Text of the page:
Cover image for Are you ready for bed?
Are you ready for bed?
Johnson, Jane, 1951-
Personal Author:
Publication Information:
Wilton, Conn. : Tiger Tales, 2002.
Physical Description:
1 volume (unpaged) : color illustrations ; 25 cm
Mrs. Rabbit has just put her children to bed and is ready to enjoy the peace and quiet when Little Bunny announces that he cannot sleep.
General Note:
Previous ed. had title: Ready for bed.
Reading Level:
AD 600 Lexile.
Program Information:
Accelerated Reader AR LG 2.2 0.5 60892.
Added Author:
Format :


Call Number
Material Type
Home Location
Item Holds
PIC. BK. Juvenile Fiction Picture Books
PIC. BK. Juvenile Fiction Picture Books
PIC. BK. Juvenile Fiction Picture Books
PIC. BK. Juvenile Fiction Picture Books
PIC. BK. Juvenile Fiction Picture Books

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Little Bunny doesn't want to go to sleep. No matter what his mother tries, her youngest bunny refuses to sleep. But finally, Little Bunny wears himself out, and Mrs. Rabbit thinks she can get some rest. But just as she begins to drift off...

Author Notes

Jane Johnson is an English author of books for children and adults. She also writes under the pseudonyms Gabriel King and Jude Fisher. She earned a master's degree in Old Icelandic language and literature. She also worked as an editor from 1984 to 1992 at Geroge Allen and Unwin Publishers. Her title's include: The Secret Cowboy, Shadow World, Dragon's Fire and The Sultan's Wife. As Gabriel King she wrote the Tag the Cat series.

(Bowker Author Biography)

Reviews 2

Publisher's Weekly Review

What is it going to take to get Little Bunny to bed? Mrs. Rabbit gamely tries a lullaby, bubble bath and warm milk, but nothing seems to work. Enjoying some rare alone time (as one of four bunny offspring), "He wanted to stay up all night long with his mommy." No sooner does Little Bunny vow that "I'll never be ready for bed" than he bunny-hops himself right into slumberland. In Hansen's (Big Bears Can!) honey-toned watercolors, the domestic scenes have the ring of authenticity and the long-eared critters combine just the right amount of cuddly, funny and sweet qualities. Little Bunny's character is a hybrid of winsomeness and a toddleresque iron will. British author Johnson's punchline won't come as much of a surprise with Little Bunny finally asleep, Mrs. Rabbit utters the words, "Peace and quiet at last" and, as if on cue, another bunny sibling awakens. The tale seems as warm and familiar as a much-beloved blanket. Ages 3-6. (Sept.) (c) Copyright PWxyz, LLC. All rights reserved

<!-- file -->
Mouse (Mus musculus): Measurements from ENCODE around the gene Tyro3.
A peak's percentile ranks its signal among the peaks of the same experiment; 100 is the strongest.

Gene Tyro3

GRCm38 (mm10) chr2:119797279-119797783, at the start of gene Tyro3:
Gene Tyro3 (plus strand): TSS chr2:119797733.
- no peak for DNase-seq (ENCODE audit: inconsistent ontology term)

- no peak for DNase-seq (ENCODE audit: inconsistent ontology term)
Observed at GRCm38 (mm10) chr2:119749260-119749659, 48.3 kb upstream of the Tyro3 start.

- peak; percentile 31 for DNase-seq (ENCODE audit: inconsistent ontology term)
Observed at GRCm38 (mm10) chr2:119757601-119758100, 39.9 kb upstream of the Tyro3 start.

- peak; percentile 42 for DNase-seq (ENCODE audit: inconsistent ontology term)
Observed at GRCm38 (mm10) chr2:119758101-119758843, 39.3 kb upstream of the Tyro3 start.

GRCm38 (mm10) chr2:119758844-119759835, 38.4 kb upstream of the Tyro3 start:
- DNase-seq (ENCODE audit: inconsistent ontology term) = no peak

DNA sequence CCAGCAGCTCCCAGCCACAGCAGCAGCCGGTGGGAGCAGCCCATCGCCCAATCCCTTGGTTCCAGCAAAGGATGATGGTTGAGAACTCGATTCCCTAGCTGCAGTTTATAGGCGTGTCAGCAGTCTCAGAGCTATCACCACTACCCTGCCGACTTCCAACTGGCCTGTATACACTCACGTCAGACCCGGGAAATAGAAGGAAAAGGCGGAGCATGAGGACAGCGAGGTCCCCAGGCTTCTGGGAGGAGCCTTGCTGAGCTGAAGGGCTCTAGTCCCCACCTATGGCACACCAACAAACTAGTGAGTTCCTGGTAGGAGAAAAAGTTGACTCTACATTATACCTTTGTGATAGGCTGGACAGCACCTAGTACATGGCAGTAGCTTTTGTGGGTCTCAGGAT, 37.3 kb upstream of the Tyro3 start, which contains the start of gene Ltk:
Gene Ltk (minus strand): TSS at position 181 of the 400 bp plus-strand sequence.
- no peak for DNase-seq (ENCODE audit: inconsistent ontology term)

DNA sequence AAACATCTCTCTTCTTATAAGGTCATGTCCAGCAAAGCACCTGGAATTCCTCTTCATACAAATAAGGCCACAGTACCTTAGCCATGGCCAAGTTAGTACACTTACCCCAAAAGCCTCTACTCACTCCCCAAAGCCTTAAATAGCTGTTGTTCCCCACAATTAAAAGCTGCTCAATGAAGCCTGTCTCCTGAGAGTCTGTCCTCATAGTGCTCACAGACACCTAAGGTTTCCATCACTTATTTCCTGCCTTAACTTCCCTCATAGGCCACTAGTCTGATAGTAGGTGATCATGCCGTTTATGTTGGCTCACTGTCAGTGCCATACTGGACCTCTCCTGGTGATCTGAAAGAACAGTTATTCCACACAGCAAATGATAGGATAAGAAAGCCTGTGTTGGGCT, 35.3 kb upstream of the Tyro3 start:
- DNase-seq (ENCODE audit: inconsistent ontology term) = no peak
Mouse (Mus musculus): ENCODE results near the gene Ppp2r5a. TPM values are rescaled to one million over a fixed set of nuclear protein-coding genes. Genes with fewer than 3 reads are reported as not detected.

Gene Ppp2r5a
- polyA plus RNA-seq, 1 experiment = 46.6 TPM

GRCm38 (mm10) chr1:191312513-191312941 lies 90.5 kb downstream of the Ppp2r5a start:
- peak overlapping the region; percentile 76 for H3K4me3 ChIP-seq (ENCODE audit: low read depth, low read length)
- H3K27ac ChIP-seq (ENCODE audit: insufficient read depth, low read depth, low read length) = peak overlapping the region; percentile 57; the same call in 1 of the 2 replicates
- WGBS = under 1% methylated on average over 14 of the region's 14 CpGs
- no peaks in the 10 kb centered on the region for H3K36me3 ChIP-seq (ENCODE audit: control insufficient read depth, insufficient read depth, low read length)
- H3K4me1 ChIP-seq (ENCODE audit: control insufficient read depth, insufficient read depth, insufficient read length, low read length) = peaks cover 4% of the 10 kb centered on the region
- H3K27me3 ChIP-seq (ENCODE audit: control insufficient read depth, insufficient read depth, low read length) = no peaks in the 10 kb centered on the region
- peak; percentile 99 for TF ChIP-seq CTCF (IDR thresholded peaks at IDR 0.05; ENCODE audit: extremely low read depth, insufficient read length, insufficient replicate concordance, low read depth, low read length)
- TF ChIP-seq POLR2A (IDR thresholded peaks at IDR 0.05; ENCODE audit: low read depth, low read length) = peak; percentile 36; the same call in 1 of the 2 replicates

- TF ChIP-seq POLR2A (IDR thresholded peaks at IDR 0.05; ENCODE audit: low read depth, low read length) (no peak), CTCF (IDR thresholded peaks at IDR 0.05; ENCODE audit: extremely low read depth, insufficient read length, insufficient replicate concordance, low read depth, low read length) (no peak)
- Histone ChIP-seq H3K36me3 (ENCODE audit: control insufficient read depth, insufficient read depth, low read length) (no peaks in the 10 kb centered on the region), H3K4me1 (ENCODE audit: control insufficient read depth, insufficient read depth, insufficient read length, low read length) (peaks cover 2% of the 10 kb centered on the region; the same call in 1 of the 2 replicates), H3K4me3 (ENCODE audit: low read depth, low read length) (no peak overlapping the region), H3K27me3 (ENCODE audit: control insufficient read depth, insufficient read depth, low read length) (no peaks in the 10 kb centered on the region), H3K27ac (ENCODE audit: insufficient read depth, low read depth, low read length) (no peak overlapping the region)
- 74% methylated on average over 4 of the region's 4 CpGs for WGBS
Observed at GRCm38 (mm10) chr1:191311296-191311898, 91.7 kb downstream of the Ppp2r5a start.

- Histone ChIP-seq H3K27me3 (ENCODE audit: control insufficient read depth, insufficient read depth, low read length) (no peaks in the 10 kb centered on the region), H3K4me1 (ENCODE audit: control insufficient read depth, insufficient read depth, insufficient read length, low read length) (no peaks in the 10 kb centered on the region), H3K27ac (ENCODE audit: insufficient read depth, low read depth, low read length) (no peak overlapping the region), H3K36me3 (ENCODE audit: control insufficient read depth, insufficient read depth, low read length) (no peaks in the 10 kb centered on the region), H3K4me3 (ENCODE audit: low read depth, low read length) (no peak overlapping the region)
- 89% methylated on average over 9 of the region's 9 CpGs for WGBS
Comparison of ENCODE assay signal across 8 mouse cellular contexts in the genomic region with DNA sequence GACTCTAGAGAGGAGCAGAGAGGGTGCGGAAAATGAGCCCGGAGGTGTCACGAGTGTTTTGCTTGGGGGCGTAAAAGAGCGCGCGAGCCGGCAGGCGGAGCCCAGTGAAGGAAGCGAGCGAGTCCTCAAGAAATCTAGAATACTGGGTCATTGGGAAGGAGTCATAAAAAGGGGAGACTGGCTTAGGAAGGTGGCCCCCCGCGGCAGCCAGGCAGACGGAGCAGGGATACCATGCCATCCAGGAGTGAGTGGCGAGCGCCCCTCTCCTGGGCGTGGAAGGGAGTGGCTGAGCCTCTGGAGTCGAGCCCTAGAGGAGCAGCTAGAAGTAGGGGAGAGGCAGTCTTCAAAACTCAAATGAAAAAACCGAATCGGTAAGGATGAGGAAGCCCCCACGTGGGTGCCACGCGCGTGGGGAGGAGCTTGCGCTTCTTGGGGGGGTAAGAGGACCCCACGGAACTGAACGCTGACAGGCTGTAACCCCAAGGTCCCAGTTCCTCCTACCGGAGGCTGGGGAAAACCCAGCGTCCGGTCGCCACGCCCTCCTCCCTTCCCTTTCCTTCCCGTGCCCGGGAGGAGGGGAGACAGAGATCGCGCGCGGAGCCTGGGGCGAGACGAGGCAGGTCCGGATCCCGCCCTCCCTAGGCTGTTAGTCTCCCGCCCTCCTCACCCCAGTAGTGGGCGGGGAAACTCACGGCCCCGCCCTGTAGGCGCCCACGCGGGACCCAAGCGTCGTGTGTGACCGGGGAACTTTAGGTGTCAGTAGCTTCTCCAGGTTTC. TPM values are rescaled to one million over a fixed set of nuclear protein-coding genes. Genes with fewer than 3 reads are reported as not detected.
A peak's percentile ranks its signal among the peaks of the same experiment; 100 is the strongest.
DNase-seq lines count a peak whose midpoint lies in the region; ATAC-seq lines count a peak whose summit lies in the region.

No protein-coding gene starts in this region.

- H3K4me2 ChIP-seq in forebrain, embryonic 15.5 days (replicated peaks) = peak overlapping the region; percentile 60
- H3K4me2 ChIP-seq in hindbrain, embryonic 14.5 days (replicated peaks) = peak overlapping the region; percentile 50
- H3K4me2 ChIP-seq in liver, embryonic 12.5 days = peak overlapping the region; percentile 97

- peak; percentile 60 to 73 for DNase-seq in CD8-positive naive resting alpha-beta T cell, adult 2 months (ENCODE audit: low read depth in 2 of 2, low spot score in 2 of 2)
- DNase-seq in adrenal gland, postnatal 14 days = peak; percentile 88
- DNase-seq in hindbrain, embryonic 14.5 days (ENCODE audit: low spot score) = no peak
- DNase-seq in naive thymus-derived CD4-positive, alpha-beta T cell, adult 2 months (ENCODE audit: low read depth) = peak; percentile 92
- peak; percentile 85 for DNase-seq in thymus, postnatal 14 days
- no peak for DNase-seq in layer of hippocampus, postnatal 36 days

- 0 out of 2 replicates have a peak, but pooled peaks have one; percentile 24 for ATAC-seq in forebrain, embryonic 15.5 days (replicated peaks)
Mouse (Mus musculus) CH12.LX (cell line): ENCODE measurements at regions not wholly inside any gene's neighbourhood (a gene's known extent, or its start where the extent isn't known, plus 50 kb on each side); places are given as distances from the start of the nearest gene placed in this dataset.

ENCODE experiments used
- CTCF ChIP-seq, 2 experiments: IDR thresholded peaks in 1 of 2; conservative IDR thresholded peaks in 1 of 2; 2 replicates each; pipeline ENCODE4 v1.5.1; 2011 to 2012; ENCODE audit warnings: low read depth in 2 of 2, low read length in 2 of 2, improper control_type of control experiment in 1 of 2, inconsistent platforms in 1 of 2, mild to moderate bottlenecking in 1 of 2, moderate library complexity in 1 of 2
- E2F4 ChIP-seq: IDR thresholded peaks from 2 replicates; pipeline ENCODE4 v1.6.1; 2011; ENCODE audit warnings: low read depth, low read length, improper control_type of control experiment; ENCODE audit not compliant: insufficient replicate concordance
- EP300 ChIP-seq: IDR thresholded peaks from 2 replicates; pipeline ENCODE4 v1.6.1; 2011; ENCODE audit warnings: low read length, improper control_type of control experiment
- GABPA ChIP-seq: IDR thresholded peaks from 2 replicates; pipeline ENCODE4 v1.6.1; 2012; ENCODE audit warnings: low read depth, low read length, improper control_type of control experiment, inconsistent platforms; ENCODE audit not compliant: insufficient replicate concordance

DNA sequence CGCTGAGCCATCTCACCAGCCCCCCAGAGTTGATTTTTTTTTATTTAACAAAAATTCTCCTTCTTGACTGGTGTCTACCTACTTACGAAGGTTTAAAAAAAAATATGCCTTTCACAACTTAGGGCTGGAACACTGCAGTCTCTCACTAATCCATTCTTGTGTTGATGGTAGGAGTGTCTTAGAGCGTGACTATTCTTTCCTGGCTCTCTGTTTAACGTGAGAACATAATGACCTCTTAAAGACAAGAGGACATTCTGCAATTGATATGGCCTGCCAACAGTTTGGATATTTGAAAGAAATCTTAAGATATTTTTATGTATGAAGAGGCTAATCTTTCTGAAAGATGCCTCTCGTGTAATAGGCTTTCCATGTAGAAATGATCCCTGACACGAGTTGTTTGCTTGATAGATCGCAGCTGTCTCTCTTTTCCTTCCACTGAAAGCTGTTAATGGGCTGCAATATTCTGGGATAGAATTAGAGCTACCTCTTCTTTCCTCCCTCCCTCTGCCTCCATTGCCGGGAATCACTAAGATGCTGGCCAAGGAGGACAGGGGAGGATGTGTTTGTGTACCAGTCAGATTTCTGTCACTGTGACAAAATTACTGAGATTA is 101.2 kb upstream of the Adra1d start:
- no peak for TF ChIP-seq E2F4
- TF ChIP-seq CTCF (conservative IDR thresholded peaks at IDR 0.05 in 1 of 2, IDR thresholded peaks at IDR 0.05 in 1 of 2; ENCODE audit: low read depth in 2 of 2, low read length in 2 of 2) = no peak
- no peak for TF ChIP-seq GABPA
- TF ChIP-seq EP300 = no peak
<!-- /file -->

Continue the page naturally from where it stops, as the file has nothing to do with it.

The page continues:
School Library Journal Review

PreS-K-Every parent has felt Mrs. Rabbit's exhaustion as she gets her children to sleep only to have the youngest one perk up and need lots of attention before slumbering again. In this well-worn scenario, "Mrs. Rabbit tried warm milk. `Swirly, whirly, creamy white,' she yawned. `Time to cuddle and say `Good night.'" However, only after little bunny hops around a bit does he wear himself out and finally fall asleep just in time for Mrs. Rabbit to hear a second child pipe up. The delightful illustrations rest in a palette of soft blues, reds, and greens on velvety vanilla pages. The engaging characters have warm caramel and butterscotch colored fur. Mother Rabbit's fatigue is evident, and her child's delight in being awake a little longer is equally apparent. A bedtime story with lots of appeal.-Linda M. Kenton, San Rafael Public Library, CA (c) Copyright 2010. Library Journals LLC, a wholly owned subsidiary of Media Source, Inc. No redistribution permitted.